A new survey suggests newspapers played a bigger role in helping Scottish people decide how to vote in the referendum than social media and the campaigns themselves.
Research carried out by YouGov for News UK found that 60 per cent of Scots relied on newspapers and their websites for the majority of their information on the independence debate.
This compared to 54 per cent who said they obtained their information from social media and 44 per cent from the ‘Yes’ or ‘No’ camps directly.
The most popular source of information was television and radio with 71 per cent.
The research results are set to be unveiled today by News UK chief executive Mike Darcey at the News on the Move journalism conference organised by Press Gazette and hosted by News UK.
Darcey said: “Just think about that for a minute. In the recent Scottish referendum, held at a time when the digital revolution was in full flow, newspapers played a more significant role than either social media or the political campaigns themselves.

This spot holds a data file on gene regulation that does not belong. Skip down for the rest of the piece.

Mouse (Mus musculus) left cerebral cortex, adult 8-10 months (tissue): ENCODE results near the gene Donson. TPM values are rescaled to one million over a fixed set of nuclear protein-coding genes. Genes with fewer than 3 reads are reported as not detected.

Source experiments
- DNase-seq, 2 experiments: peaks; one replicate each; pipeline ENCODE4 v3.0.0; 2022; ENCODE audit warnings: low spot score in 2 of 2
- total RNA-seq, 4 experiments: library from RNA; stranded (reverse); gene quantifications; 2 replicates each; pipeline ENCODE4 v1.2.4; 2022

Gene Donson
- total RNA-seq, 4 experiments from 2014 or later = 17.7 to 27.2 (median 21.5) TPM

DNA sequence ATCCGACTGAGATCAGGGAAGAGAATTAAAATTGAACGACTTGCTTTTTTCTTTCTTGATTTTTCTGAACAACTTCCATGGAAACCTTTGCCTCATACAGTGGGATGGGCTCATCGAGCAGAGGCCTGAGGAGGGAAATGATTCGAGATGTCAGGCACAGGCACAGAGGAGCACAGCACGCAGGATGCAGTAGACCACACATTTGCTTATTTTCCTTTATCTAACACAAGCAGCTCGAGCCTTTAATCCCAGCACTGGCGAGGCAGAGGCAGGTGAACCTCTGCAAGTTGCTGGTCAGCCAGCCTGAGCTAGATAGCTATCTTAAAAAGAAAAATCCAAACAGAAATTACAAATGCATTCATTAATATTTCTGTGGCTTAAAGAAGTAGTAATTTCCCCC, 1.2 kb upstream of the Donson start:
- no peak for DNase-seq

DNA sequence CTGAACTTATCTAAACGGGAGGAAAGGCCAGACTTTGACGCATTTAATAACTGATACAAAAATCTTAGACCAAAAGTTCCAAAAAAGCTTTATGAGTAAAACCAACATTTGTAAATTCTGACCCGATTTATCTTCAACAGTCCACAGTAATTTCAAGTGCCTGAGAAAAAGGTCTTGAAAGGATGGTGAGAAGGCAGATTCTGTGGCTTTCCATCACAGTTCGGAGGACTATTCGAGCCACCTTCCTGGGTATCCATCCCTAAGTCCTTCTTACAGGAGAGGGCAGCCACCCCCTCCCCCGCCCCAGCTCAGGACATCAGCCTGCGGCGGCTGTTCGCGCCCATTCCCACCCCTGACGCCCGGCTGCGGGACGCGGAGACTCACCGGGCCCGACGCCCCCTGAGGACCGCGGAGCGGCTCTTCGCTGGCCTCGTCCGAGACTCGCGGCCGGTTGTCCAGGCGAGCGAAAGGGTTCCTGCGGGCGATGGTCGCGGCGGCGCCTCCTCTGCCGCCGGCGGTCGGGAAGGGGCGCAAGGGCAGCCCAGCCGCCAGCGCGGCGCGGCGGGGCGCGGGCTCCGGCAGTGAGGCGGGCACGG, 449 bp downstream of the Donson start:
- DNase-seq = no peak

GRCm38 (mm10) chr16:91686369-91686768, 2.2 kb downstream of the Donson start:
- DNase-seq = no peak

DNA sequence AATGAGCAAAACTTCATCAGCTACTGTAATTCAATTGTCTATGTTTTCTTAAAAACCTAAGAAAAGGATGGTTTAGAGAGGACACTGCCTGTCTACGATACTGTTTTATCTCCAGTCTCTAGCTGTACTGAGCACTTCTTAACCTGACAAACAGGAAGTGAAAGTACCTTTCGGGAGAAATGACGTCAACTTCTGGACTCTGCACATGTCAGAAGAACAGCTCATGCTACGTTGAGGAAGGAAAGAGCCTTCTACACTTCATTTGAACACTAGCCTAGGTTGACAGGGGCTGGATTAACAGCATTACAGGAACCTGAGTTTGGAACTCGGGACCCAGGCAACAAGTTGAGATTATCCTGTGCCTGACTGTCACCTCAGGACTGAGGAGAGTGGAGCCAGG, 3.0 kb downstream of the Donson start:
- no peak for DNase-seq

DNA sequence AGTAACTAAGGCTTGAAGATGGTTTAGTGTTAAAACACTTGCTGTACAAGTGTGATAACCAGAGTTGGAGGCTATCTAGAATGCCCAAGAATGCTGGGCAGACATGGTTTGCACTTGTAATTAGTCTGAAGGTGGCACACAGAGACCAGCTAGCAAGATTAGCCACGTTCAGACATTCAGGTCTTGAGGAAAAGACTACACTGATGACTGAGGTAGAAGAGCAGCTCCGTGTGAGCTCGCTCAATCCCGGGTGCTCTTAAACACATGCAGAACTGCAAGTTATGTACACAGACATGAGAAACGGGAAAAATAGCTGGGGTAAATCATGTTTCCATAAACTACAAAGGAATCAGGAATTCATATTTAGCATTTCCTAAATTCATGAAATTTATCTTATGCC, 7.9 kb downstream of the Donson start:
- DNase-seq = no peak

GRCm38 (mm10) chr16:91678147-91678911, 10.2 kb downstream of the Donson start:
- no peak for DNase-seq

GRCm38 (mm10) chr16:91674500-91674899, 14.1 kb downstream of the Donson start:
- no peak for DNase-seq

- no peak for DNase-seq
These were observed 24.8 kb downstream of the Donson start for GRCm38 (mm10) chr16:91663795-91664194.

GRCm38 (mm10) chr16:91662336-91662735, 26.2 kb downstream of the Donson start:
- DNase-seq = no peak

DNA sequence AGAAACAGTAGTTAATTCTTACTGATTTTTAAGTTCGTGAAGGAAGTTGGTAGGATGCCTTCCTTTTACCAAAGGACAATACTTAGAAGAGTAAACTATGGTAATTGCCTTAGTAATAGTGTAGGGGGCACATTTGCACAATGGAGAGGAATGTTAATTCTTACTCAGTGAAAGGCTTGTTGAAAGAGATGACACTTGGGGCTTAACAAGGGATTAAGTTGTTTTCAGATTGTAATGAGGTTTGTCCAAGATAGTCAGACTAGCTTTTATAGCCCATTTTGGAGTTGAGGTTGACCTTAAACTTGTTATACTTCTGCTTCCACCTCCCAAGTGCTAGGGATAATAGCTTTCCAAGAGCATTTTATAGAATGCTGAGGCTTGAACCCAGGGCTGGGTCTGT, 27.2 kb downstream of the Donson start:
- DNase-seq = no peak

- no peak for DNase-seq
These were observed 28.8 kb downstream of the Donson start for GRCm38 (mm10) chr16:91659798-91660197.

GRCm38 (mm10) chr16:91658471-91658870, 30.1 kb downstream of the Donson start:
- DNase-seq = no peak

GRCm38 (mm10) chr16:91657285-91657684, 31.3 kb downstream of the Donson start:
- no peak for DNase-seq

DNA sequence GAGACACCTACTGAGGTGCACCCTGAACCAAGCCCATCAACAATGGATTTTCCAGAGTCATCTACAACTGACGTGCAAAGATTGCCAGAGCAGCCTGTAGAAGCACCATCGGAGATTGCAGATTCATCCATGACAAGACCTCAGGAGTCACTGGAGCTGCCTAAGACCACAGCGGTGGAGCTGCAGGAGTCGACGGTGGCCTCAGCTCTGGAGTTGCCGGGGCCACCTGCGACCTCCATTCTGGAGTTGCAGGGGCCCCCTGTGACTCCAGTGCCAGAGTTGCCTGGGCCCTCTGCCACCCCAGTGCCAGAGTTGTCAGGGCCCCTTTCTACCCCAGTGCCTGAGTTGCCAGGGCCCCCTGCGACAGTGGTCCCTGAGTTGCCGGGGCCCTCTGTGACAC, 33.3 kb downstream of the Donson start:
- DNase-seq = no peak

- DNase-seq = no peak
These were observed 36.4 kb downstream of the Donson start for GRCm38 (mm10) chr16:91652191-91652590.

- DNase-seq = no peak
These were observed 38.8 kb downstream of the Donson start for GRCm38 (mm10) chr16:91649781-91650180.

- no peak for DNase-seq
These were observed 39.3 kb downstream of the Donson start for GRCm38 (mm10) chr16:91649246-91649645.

“Newspapers remain central to healthy political debate and the Scottish referendum just proved it”, he added.
Darcey highlighted the Sunday Times YouGov survey published on 7 September 2014 as a key moment in the debate.
“It was the Sunday Times poll, showing the ‘yes’ camp ahead, that threw the ‘no’ campaign into turmoil and sparked an entirely new debate about the sort of powers that would be devolved if Scotland voted to retain the Union.”
According to News UK, an extra 70,000 copies of The Times were sold across the UK in the week haeding up to referendum. On the Sunday following the vote, News UK says the Sunday Times sold and extra 20,000 copies.
The survey involved 1,268 Scottish adults and took place from 9 to 11 September ahead of the vote on 18 September.
The survey asked voters how much information about the referendum campaign they got from various sources.
Totalling up those who said they got a significant or very large amount of information about the referendum from various sources here are the totals:
60 per cent said newspapers and newspaper websites
71 per cent said TV and radio
44 per cent said directly from the campaigns themselves
- 54 per cent said social media.